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FISSURE: A Life Between Cultures


There is an underlying, in-dwelling creative force infusing all of life––including ourselves.
~ Julia Cameron, The Artist's Way


There is a Danish saying that translates, "A loved child has many names." We humans, around the globe, have many names for the creative force Cameron refers to––God, Higher Power, the Whole, the Source, Presence, Spirit––and those are just in English. Maybe it says something about the love and gratitude we feel for that underlying, indwelling force. Here, I mainly use the name "Creator," in part because this post is about creativity as spiritual practice and also to honor the way many Indigenous people refer to the force that infuses all of life.
All around us when we pay attention, we see creativity in action. As fall lengthens into winter, milkweed plants go brown and then creamy white. Their pods turn from spiky green to hard, thin shells and then open to scatter their silky parachutes, which are weighted down by small black seeds. They appear to have died, but in spring they come back, green again, evidence of the prolific creative force in nature. In summer it's easy to start taking creation for granted when there is such a profusion of growth; but what a miracle flourishes in the garden––the fact that a tiny, flat, yellow tomato seed becomes a ripe red tomato and not a curved, yellow squash; that a corn seed no bigger than the tip of a little finger becomes a tall stalk bearing several ears of corn, precious for nourishment of body and soul.
We humans, too, are part of creation. In the Jewish and Christian traditions, we are told that Creator formed us in Creator's own image. If we take that name––Creator––and think of ourselves as Creator's image bearers, then we, too, have been formed to create. Not creating, as Julia Cameron says in The Artist's Way, goes against our fundamental nature. It is a denial of the creative life force that infuses us.
I've often heard people say, "Oh, I'm not creative." They might believe that about themselves because they take a narrow view of what creativity is. They may think it's only about art or music or poetry. But we all have the creative force within us. Think of making a beautiful, nourishing meal. Of finding a unique solution to a knotty mechanical problem. Of figuring out a way to help a child who is having difficulty reading. I love watching physical therapists stand and ponder the best way to address a problem in the musculoskeletal system––creativity in action, there to observe.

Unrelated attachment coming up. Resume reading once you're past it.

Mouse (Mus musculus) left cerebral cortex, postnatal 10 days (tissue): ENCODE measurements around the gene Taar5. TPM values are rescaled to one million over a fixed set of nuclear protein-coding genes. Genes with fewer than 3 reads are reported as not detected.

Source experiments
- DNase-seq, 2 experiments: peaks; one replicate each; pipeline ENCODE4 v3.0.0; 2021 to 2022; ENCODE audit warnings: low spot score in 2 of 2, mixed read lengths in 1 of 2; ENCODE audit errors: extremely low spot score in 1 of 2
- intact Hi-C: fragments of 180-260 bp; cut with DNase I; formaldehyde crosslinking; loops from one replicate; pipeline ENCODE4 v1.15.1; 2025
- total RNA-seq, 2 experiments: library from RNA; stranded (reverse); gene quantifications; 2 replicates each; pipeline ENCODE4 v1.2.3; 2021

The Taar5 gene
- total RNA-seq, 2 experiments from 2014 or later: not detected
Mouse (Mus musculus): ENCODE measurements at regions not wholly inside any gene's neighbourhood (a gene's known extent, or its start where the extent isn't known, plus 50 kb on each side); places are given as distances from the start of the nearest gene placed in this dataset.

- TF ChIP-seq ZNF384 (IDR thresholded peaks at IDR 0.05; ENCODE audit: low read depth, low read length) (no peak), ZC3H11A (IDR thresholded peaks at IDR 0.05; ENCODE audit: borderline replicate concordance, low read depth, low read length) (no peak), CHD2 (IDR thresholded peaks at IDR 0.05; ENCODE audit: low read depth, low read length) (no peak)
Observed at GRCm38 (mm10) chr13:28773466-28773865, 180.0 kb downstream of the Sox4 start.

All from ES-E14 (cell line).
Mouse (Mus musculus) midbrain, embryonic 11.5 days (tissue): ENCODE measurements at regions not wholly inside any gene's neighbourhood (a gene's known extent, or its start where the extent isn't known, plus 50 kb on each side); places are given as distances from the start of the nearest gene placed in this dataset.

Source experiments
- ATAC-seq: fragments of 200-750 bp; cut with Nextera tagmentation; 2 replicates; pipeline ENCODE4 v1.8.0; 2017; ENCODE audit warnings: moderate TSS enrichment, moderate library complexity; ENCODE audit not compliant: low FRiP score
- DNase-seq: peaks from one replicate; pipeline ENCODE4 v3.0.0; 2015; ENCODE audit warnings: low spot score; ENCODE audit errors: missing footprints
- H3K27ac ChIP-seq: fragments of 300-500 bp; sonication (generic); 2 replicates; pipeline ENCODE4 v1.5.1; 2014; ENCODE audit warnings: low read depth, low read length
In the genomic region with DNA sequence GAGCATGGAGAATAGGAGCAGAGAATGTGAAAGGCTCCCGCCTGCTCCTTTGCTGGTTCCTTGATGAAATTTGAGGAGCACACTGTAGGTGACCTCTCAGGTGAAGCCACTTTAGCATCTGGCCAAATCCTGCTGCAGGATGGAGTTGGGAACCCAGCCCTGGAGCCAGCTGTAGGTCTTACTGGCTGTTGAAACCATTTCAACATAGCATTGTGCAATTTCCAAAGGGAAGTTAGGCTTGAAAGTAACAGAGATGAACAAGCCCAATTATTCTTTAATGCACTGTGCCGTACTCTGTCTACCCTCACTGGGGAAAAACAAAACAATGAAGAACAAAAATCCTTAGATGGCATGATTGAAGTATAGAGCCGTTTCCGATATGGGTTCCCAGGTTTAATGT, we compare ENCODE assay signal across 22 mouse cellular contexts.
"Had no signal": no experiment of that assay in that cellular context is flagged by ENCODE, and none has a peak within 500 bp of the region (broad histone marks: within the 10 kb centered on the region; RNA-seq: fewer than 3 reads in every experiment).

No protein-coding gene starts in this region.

Practice is an activity we engage in on a regular basis. The Artist's Way refers to a creative practice as one in which our focus is on the process of what we are doing, not the product. It is about being as present as possible, being in that moment, not some other moment.
For many years, I enjoyed cooking, but more recently, it has become a chore, something that has to be done regularly, if I'm to survive on more than peanut butter on a rice cake. However, even more recently, I began to look at cooking as an opportunity to be creative. I don't mean making some elaborate, extraordinary meal. I mean being present with the process. Attending to the brilliant orange of carrot discs, as I chop. Delighting in the contrasting colors, when I put together the green of a pepper, the red of a tomato, the white of a cucumber for a simple salad. Absorbing the smell of the lemon I'm squeezing over the salad.
When I pay attention, I'm often overcome by gratitude. Gratitude for these simple pleasures, for the smells and tastes and sights. Gratitude is one of the most genuine ways we connect with the indwelling force––saying thank you that we are graced to be part of it all. Just thank you. Medieval theologian Meister Eckhart wrote, "If the only prayer you ever say in your entire life is thank you, it will be enough."
One aspect of spiritual practice is the regularity of it––something we do most days, maybe even several times a day. However, spiritual practice is not just a habit. It's something we do regularly to consciously connect with God, or whatever name we give to that Force that infuses us and all of Life. Pearl S. Buck, perhaps best known for her Pulitzer Prize winning novel The Good Earth, grew up with Presbyterian missionary parents in China. She did not stay in the church, but she remained deeply impressed by how her father spent several moments in silence before praying aloud, using those moments to establish conscious contact with God. His tradition emphasized the intellect; yet he also recognized the need for a deep, felt connection with Creator.
Creativity requires us to pay attention, to be present, to bring something to life––whether it's a solution to a problem; a beautifully woven rug; a fine squash blossom necklace; a painted mural; an embroidered pillowcase; an expressive dance; a lovingly, thoughtfully prepared meal. It's easy when we are creating to forget about the present moment, to think about the outcome we hope for. Entering into creativity as a spiritual practice enables us to discover the joy of the process; the product becomes secondary, which doesn't make it less meaningful or beautiful. But the process becomes a vehicle for knowing ourselves and the Source more deeply.
This entry was first published in The Gallup Independent on August 19, 2023 in slightly different form. Reprinted here with permission.

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